Monday, 10 June 2019

Drive-by Shooting at Aldeburgh, or, A Refreshingly Comic New Opera

When was the last time you spent most of an opera laughing with pleasure? It certainly hasn't happened to me very often, which made Saturday night's ten minute mini-opera at the Aldeburgh Festival all the more a refreshing surprise.

Originally produced in Dublin the opera by John McIlduff (writer) and Brian Irvine (music) tells of a crime of passion among the Dublin elderly. Furious at her husband's affair with their neighbour Maureen (I think) at number thirteen - the precision adds to the comedy giving the listener a distinct sense of the environment in which these events are taking place - the aggrieved wife has resolved to "shoot the fecker in the pecker." She has purloined a gun kept by her husband originally used by his father in the GPO in 1916 and the prospect of prison holds no terrors - for health care will be better there!

Friday, 24 May 2019

Stockhausen's Donnerstag aus Licht at Southbank, or, Striking...Excessive...Sometimes Incomprehensible...And Yet...

Note: This is a review of the first of two performances on Tuesday 21st May 2019.

Years ago I recall reading a newspaper feature about Stockhausen's Licht cycle which must at that point, I think, have been unfinished. It stayed in the back of my mind and I always thought it would be interesting to see what some of it was like in practice. But as I trekked off to the Festival Hall on Tuesday contemplating 4+ hours of a composer virtually unknown to me I did begin to wonder what I was letting myself in for. I won't say he never needed an editor, but on balance it was worth it.

The opera proper consists of three acts, preceded by a Greeting (played in the Clore Ballroom) and followed by a Farewell (played from the Balcony and the Terraces outside to magical effect by five trumpeters. I don't pretend to have grasped all the finer points of myth and plot, and the autobiographical dimension is not I suggest apparent unless you've read it up in advance. However, a central narrative does come through concerning the struggle between good and evil - personified by angels, particularly Michael, and the devil Luzifer. As part of that struggle Michael, for reasons which remain slightly opaque, has decided to experience life as a human. Act 1 follows his childhood, in Act 2 (the highpoint of the evening) he travels round the world, in Act 3 he returns to the stars. Finally, in Act 3 Scene 2 Michael tells us the whole story all over again (Wagner's Norns have nothing on him), providing some additional clues to the frankly rather confusing action of Act 1. To further muddle matters two of the principal characters - Michael and Eva (at times his mother and at times in some other guise his lover - again the relationship between the two never became wholly clear to me) are represented in multiple forms - dancer, singer, instrumentalist.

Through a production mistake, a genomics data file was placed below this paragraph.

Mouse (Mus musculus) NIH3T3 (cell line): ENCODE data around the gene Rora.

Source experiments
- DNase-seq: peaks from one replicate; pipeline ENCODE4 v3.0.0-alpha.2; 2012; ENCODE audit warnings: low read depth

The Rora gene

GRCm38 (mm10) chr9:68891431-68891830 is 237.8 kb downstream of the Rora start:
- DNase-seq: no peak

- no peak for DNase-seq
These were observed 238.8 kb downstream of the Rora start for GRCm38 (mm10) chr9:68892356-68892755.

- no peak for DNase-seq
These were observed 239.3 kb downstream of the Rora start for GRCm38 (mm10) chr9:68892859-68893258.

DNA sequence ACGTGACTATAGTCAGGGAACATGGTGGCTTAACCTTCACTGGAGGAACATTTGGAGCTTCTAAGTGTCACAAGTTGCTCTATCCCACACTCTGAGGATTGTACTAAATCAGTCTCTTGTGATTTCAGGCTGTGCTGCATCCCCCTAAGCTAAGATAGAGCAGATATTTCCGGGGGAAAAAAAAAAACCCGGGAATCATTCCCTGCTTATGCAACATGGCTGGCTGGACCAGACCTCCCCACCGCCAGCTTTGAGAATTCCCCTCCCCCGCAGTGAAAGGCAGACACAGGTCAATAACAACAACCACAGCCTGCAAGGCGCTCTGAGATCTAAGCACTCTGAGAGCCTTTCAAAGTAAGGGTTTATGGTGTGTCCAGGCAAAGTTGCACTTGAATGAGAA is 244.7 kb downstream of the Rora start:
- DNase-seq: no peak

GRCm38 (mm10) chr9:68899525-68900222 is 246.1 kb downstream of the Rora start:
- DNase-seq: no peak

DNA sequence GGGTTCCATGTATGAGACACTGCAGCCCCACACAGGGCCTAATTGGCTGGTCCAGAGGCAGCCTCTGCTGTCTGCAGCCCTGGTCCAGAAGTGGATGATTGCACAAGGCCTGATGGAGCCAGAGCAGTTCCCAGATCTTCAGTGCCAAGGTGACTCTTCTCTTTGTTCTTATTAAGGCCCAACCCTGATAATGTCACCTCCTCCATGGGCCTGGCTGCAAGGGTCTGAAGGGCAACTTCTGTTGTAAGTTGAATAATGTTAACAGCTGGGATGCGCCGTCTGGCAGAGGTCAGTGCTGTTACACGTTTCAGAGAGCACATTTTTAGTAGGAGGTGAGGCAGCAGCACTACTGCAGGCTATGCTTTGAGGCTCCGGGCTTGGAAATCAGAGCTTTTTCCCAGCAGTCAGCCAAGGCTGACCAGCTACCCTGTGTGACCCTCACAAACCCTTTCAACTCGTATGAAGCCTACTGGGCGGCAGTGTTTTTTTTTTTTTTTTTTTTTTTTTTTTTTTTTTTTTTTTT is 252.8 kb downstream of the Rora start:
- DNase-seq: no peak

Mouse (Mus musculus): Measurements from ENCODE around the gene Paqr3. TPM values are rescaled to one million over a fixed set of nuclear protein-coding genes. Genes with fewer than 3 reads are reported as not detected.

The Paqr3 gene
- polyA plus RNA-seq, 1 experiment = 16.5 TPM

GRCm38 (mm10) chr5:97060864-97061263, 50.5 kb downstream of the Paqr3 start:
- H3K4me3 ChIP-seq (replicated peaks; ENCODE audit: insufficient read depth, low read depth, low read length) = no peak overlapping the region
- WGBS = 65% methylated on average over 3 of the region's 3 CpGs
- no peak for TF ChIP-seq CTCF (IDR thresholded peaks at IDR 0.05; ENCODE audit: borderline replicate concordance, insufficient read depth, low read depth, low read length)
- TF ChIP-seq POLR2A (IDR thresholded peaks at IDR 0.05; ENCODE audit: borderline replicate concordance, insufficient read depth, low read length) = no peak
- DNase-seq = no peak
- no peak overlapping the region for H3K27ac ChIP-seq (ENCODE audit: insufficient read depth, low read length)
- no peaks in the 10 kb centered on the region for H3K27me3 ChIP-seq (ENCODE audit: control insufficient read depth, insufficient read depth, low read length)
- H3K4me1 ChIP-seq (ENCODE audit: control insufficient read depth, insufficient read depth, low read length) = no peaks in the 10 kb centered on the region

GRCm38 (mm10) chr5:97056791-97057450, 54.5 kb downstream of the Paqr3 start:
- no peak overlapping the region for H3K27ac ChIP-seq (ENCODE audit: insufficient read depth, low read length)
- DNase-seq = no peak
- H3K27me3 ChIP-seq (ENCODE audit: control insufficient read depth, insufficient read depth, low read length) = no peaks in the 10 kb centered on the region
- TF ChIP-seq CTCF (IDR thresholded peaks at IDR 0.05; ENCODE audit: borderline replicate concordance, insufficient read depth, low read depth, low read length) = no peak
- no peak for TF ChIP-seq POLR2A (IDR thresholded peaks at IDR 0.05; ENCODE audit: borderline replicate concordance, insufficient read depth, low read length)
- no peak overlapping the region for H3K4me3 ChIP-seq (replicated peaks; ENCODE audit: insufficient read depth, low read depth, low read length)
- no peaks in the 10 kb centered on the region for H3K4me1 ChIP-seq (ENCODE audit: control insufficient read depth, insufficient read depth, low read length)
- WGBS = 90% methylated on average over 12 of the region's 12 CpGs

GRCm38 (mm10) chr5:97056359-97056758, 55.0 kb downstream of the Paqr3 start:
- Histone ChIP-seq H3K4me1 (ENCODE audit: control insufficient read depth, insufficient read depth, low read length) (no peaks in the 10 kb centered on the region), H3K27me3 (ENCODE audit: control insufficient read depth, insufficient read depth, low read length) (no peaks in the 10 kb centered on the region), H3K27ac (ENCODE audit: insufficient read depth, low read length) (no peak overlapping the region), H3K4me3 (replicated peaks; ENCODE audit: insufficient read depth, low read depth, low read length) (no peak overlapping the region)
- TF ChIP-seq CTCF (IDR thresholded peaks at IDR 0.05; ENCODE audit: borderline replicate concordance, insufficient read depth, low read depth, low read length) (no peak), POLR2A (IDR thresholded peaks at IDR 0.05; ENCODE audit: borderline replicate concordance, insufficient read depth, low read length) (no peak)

Thursday, 2 May 2019

Billy Budd at the Royal Opera, or, In the Shadow of Past Glories

Note: This is a review of the performance on Monday 29th April 2019.

We've been lucky in the UK recently to have two excellent productions of this masterpiece - Michael Grandage's for Glyndebourne and Orla Phelan's for Opera North. Altogether this was, I think, my fifth production of a work I cherish. At both Glyndebourne and Opera North I was powerfully moved. Indeed, there were sections in the latter stages of Phelan's production that were overwhelming. Here, in Billy's monologue and his farewell with Dansker tears did come to my eyes, but overall this evening fell short in various ways of those triumphs.

Deborah Warner's production has been imported from Madrid, and arrives trailing praise. From my customary Amphitheatre perch I had more mixed reactions. There's an awful lot of ropes in evidence (something seen before in other productions) and sails (less common) but Warner is much less successful than others at creating that claustrophobic seaboard world so critical to the drama. For most of the evening the stage is very open and there is simply too much space, and not just around the sides. Despite the large numbers of extra chorus and actors credited in the programme they often feel lost in the space in the big chorus numbers, where they should be jammed in. Similar problems apply to the more intimate scenes - when Vere sings of his "narrow cabin" it just isn't. The open stage also, I suspect, has musical consequences diffusing rather than concentrating the vocal sound of all concerned making it harder for dynamic variety to impact and for individual voices to come through the texture at key moments.